Interbrand launches premiere leading luxury brands study
Despite the economy, luxury leaders are taking a long-term view
New York, 12 December 2008 – In its premiere study of the world’s leading luxury brands, Interbrand examines how brands in the complex luxury sector are building brand value.
“Until recently it seemed that luxury brands remained stable through economic downturns. However, it is clear today, as we plunge forward into the challenges of global recession that no industry will remain insulated,” said Jez Frampton, Group Chief Executive of Interbrand.
“Luxury’s success at expanding its markets during the recent times of prosperity have left the sector more vulnerable today. And yet, there remains a tier of pure luxury brands that minimize risk and generate long-term value,” Frampton added.
Interbrand’s study identifies the top 15 global leading luxury brands by financial brand value, and taps into the management trends that define their achievements in standing the tests of time.
• With leading luxury brands, it is the brand that is master of the business. Unlike other sectors where business rules the brand and maximizing profits is a short-term sign of success, these brands play for the long-term. A Rolex (No.4, brand value $4.956M) is a family heirloom that increases in emotional, and financial, value as it passes from generation to generation.
• Leading luxury brands ask “why”, never “why not” when it comes to extending the brand. Managing brands requires discipline and precision. Manage the brand too conservatively, and it goes unnoticed. Spread the brand too thick, and you risk devaluing the brand. Tiffany & Co (No. 7, brand value $4.208M) takes an “affordable luxury” positioning to be more accessible to a broader audience.
• Icons of luxury stand alone. Leading luxury brands are not stretched into brand architectures with an array of sub-brands following in their footsteps. While sub-brands are a tempting offer for others in the broader category, Louis Vuitton (No.1, brand value $21.602M) does not compromise.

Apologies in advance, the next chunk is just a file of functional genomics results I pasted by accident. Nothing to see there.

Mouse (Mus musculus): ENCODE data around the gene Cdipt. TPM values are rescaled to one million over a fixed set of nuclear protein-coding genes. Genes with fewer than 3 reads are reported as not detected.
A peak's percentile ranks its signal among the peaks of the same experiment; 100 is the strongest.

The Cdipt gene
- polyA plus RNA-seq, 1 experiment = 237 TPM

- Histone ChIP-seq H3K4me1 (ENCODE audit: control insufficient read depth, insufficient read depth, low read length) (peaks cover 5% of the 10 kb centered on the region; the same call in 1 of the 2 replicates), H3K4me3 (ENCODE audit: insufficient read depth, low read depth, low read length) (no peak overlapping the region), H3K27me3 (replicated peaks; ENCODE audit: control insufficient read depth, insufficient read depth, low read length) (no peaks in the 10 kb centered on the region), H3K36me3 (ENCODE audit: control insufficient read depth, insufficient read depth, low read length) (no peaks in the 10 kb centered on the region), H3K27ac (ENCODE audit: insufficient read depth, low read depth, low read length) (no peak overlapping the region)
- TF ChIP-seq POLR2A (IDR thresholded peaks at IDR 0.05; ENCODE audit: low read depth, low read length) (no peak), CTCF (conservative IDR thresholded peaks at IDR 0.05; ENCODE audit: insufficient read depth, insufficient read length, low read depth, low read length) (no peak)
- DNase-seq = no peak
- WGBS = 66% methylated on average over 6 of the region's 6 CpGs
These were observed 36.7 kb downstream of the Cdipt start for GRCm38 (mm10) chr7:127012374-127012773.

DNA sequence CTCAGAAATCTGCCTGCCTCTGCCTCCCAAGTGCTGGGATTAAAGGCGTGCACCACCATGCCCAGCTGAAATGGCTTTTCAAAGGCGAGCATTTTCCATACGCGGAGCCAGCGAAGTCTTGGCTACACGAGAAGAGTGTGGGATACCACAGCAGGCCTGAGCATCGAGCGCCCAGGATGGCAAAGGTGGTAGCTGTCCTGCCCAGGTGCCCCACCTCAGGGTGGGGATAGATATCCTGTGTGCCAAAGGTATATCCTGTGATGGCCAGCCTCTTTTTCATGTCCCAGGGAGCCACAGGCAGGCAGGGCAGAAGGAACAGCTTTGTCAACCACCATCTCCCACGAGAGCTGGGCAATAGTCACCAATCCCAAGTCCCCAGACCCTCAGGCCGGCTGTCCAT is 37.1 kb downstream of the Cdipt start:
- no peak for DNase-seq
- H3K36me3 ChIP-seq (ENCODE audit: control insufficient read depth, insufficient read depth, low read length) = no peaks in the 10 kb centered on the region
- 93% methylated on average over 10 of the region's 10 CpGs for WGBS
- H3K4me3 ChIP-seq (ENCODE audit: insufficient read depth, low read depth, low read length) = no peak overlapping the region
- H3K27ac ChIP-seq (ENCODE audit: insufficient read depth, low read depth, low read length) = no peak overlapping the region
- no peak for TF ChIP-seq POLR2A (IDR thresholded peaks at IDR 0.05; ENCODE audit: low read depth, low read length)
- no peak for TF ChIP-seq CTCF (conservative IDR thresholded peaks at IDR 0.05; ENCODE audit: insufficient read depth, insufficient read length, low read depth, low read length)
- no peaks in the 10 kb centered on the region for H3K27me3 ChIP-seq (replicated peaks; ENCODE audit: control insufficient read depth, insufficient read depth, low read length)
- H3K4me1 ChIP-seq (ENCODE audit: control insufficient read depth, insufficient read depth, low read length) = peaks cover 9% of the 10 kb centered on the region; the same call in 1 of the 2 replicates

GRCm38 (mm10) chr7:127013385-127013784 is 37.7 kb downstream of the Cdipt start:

• Every facet of the supply chain makes a statement about the brand. Leading luxury brands are obsessed with the details and assume complete control, and occasional dictatorship, of insuring brand standards. Gucci (No.2, brand value $8.254M) takes great care to orchestrate a flawless experience from runway designs to opening the world’s largest – and possibly most luxurious – retail store in New York in 2008.
• Leading luxury brands understand the need for customer restraint rather than relentless acquisition. It is a paradoxical relationship but knowing when to say no – remaining the seducer not the seduced – requires a discipline that can often border on arrogance. Even the world’s wealthiest women wait on lists for the legendary Birkin bag from Hermès (No.5, brand value $4.575M)
• It is important to influence, without being influenced. Modern marketing techniques invite viral contributions that challenge the control luxury brands need to exert. Even customers can present risks to the brand if they misuse the brand or confer the wrong associations. Sometimes the riskiest customers are the brand’s most zealous endorsers.
• Leading luxury brands are borne of a philosophy, not a business plan. While many have sustained very successful and profitable businesses for centuries, more often then not the brand originated with the mission to bring excellence to the market. The creators of leading luxury brands were artisans, not MBAs.
While these leading brands offer important lessons to others and are likely to fare better than most in the uncertain economic times ahead, the markets are proving to be unpredictable.
“The social implications of this economic upheaval may forever alter the luxury market’s affluent consumer. The consistency with which leading luxury brands have managed themselves suggests that a ‘business as usual’ attitude in the uncertain times ahead will not be enough. As the excesses of earlier days disappear, constant determination, conviction and creativity will be a must,” said Jean-Baptiste Danet, Interbrand’s European CEO and a recognized leader in luxury branding.
As a prerequisite, a luxury brand sits within a tier of a consumer-facing category that demonstrates price insensitivity. For leading luxury brands, price not only has a low role in purchase decisions but demonstrates a combination of the following characteristics: an authenticity and sustained quality of excellence that makes the choice of brand exceptionally important for purchase; a level of desirability that effectively precludes substitutes or comparisons; and an iconic stature of a single-minded focus. All brands considered for the Leading Luxury Brands study must meet the criteria of being global, with at least 30 percent of sales volume being derived from markets beyond its home country and a presence in all the core markets of the Americas, Europe and Asia.
Leading Luxury Brands report available for download The Leading Luxury Brands 2008